Ring 74 has opposed angled surfaces 106 and 108. Surface 106 corresponds for mating engagement with angled annular surface 110 on input member 20 as illustrated in FIG. 3 while surface 108 corresponds for mating engagement with angled annular surface 112 on brake ring 54 as illustrated in FIG. 1. Preferably, surface 106 engages surface 110 360 degrees. Similarly, surface 108 engages surface 112 360 degrees. The surfaces 106 to 112 are preferably at an angle of about 11 degrees relative to the axis of rotation of shaft 14. Other angles for the wet clutch are contemplated.
Referring now to the operation of the clutch-brake assembly, in its unactuated mode (FIG. 1) springs 70 force biasing ring 68 downwardly moving brake ring 54 to its lower most position. Such movement overcomes the force of springs 84 and results in engagement of surfaces 108 and 112. This engagement results in braking action between brake ring 54 and output member 28 to retard rotation of shaft portion 88 and, accordingly, blade 90. In its downward position surfaces 106 and 110 are spaced from one another thereby preventing torque transfer via such surfaces from input member 20 to ring 74. Assuming rotation of drive shaft 14, input member 20 is rotated by keys 22. In the position of FIG. 1, sliding engagement occurs between surfaces 24 and 26. This engagement is inadequate to transfer rotational torque from input member 20 to output member 28 in view of the frictional engagement existing between surfaces 108 and 112.
As a result of the space 42 between members 20 and 28 and the presence of shoulder 40, input member 20 is free to move downwardly in FIG. 1. This downward movement prevents the transfer of torque from member 20 to member 28. It is important to allow for space 42 to prevent the transfer of torque between members 20 and 28.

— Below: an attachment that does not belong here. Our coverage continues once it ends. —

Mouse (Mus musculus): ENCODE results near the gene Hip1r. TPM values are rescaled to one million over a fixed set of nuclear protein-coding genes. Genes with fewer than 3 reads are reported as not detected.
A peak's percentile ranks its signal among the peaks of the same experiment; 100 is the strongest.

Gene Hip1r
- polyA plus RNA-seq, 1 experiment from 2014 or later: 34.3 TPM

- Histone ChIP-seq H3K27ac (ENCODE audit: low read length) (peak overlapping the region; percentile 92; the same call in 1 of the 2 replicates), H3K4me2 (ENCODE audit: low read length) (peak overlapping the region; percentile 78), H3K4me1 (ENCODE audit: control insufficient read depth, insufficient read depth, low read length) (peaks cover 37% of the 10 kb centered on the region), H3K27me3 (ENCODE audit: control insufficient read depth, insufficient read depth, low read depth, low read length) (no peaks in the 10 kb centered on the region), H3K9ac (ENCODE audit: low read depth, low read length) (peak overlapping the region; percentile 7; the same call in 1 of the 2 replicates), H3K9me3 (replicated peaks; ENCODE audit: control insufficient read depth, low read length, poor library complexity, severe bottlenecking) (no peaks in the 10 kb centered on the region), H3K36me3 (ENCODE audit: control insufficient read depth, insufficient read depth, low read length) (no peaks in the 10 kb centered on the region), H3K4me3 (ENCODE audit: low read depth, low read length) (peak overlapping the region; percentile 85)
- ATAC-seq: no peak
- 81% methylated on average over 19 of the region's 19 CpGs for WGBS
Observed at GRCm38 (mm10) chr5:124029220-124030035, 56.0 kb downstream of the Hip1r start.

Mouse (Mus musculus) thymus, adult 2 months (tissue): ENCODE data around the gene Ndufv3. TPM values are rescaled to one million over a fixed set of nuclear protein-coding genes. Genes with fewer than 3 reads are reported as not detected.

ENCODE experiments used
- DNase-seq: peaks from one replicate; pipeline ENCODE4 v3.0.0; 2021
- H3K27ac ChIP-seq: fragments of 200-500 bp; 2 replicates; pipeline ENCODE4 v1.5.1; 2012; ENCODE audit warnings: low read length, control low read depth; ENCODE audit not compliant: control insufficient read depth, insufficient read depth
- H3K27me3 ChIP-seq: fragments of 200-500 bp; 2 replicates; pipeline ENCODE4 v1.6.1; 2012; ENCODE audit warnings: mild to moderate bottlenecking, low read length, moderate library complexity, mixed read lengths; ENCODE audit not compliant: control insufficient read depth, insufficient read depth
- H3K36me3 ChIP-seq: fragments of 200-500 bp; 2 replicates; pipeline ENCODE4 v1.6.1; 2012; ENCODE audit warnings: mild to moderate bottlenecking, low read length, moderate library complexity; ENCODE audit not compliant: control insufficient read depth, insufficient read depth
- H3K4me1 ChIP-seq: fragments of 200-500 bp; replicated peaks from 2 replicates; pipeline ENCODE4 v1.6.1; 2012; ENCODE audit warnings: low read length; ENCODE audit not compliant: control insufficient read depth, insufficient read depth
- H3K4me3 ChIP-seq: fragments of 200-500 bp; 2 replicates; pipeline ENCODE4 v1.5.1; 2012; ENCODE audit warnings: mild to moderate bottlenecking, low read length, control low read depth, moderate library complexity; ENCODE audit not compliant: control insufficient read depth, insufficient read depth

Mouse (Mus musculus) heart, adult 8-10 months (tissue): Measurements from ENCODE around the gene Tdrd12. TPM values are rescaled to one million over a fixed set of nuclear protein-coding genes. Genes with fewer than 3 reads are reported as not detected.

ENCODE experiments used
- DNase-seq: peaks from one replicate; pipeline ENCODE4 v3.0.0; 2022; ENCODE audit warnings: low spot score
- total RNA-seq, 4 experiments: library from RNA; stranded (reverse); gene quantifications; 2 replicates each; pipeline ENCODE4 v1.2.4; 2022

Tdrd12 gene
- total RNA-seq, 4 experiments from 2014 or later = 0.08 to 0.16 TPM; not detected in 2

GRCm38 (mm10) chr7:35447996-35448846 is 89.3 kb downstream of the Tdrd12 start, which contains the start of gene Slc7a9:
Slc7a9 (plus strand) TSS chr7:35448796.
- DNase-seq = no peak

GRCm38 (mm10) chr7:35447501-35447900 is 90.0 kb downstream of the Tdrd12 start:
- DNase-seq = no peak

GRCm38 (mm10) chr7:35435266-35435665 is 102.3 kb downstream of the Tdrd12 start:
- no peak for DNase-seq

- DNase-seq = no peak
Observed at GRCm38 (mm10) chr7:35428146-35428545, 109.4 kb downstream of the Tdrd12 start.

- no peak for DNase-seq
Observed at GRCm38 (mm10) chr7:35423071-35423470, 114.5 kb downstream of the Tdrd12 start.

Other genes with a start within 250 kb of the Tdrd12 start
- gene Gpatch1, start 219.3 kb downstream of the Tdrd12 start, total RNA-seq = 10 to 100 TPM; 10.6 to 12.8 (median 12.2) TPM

Upon movement of cable 62 to the right in FIG. 2, brake ring 54 is rotated counterclockwise and, accordingly, ramps up on ramp surfaces 102 and 104 causing the brake ring to move upwardly in FIG. 1 to the position illustrated in FIG. 3. This movement overcomes the force of springs 70. With upward movement of brake ring 54, springs 84 force ring 74 into the upward position into engagement with member 20. This upward engagement causes a transfer of rotational torque between surfaces 106 and 110. As a result of the conical fluid clutch action between these surfaces, a relatively gradual, about one second, transfer of rotational energy is transmitted from member 20 to member 28 resulting in a one-to-one rotation between these two members. As this rotation is occurring, as illustrated in FIG. 6, a self-energizing action is occurring with respect to surfaces 80 and 82 causing the further locking and engagement of surfaces 106 and 110. This self-energizing feature caused by surfaces 80 and 82 insures complete one-to-one engagement between members 20 and 28.
As seen in FIGS. 3 and 3a, member 20 is moved axially upwardly forcing washer 38 into contact with the head of screw 36. This upward movement results in the relocation of space 42 to a position between member 20 and member 28.
Upon the release of the rightward force on cable 62 in FIG. 2, springs 70 overcome the force of springs 84 resulting in the disengagement of surfaces 110 and 106 and a movement of brake ring 54 to the downward position shown in FIG. 1. This results in a braking force being exerted on cone ring 74 and, accordingly, output member 28 causing output member 28 and, accordingly, blade 90 to stop rotating. This braking action occurs in less than 3 seconds.